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Joe Meno
Hairstyles of the Damned author returns to the themes of love and loneliness with a new twist.
Tuesday Oct 17, 2006.     By Jenny Seay
Centerstage Chicago Nightlife City Guide Arts

Joe Meno is best known for his third book, Hairstyles of the Damned, a wildly successful novel that explores adolescence, the stark realities of the early 90s punk scene and life on the South Side of Chicago. The 32-year-old author handles this loosely autobiographical subject matter with dexterity, creating a timeless tale of love and loss while also preserving the distinct experiences of his generation.

At first glance, Meno's latest work, The Boy Detective Fails, might be viewed as a drastic departure. The quiet and dreamlike novel inserts its hapless protagonist, Billy Argo, into a world where vanishing buildings, geriatric super villains and eccentric children are the order of the day. However, upon closer examination, it becomes apparent that Meno's simply taking an irreverent approach to tackle his recurring themes of love and loneliness.

Can you talk a little bit about your latest work?
It's by far the most ambitious book I've ever written, just [in terms of] the number of characters, and different places, and the way it goes back and forth in time. And it's definitely closer to the short stories that I've been writing over the last couple of years that are very absurd and dreamy. As a kid I always loved the Hardy Boys books. The remarkable thing is no matter how complicated the mystery is, it's always solved. So I started thinking about a character who used to be a child detective and had gotten used to the idea of order in the world, and now being thirty in this world where there's all this disorder, he doesn't know how to negotiate his daily life. To me the book is about mystery, how as adults you kind of dread the idea of mystery, but ultimately it's the thing that saves your life. It's really pretty, but it has some dark moments.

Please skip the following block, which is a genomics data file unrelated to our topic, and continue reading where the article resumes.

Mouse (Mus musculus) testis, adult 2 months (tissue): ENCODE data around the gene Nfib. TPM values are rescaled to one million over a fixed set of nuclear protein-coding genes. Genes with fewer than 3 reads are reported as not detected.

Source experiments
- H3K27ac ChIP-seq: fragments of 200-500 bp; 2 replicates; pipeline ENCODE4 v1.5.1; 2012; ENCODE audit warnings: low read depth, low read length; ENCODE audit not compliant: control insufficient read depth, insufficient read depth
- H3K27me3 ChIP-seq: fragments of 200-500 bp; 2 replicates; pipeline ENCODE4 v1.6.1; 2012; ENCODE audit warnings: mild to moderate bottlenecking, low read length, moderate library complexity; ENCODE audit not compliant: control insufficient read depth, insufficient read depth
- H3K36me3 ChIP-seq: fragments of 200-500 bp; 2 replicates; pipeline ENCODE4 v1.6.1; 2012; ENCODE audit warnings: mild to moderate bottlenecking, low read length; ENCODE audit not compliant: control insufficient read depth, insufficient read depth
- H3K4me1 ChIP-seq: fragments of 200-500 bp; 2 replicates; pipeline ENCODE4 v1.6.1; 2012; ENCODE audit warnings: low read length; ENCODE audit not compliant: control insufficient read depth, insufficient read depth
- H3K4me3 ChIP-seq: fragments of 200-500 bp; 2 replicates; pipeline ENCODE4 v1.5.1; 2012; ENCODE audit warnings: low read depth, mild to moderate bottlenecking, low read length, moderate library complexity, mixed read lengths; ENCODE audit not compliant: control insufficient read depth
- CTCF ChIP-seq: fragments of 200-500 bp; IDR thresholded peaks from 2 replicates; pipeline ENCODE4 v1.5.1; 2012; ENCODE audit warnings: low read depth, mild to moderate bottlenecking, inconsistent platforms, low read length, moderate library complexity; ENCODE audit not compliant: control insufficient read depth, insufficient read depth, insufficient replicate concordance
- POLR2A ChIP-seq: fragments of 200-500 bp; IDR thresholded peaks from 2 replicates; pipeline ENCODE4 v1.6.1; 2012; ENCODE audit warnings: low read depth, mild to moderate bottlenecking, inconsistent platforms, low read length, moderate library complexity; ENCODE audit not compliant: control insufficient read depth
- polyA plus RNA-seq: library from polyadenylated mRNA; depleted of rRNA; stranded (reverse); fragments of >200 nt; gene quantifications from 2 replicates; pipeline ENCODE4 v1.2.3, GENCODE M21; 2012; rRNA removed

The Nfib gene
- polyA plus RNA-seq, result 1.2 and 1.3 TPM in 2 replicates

Tell us about your creative process.
For this book I actually started it as a short story, and then I wrote it as a play, and then I wrote it as a novel, which is kind of the way it worked with my last book. And it was kind of a process of experimentation, and writing as a play helped me figure out a structure, and what the significant themes were gonna be. I went back to the Hardy boys books and looked at the language and punctuation that was used to get a sense of that particular style. And I tried to put these totally nerdy child detective references in there. The play got produced by The House Theatre, and it was a big hit. And the book came out a few months later.

What do you like to do when you're not writing?
I teach at Columbia College. I love music, and music is a huge part of what I do as a writer, even when I'm not writing. I get most of my ideas for what I write from music.

Got any favorite local hangouts?
I love Quimby's. Anyone who cares anything about writing or literature in Chicago should check that place out and visit it religiously. I love Earwax. I probably go there like once a week. They just have really good food that's pretty cheap but not cheap-tasting. The other place I really like is the park. My wife and I moved to Wicker Park about a year ago, and we like to just kind of go for walks, and I just like that park a lot. And the last place is the Nelson Algren Fountain on Division and Milwaukee and Ashland. It's a little triangle-shaped square in the middle of that intersection, and for whatever reason, even though the rest of Wicker Park has gone through a lot of gentrification, that one spot is still really dingy and gritty and homeless people hang out there and there are all these pigeons. I think there's something very Chicago about that.

Who else should we be reading?
I've been kind of borrowing from this guy called Donald Bartlhme, at least for the Boy Detective book. He writes these really short, two-page or three-page stories that are kind of absurd. There's this Italian writer Alejandro Baraco who wrote this book Silk and another book called City. He has these very strange things happening in his books. I really liked Zadie Smith's last book, On Beauty. It's a great portrait of professors at a liberal arts school, and I find that really interesting.

Joe Meno will be reading at the Book Cellar on Thursday, October 19.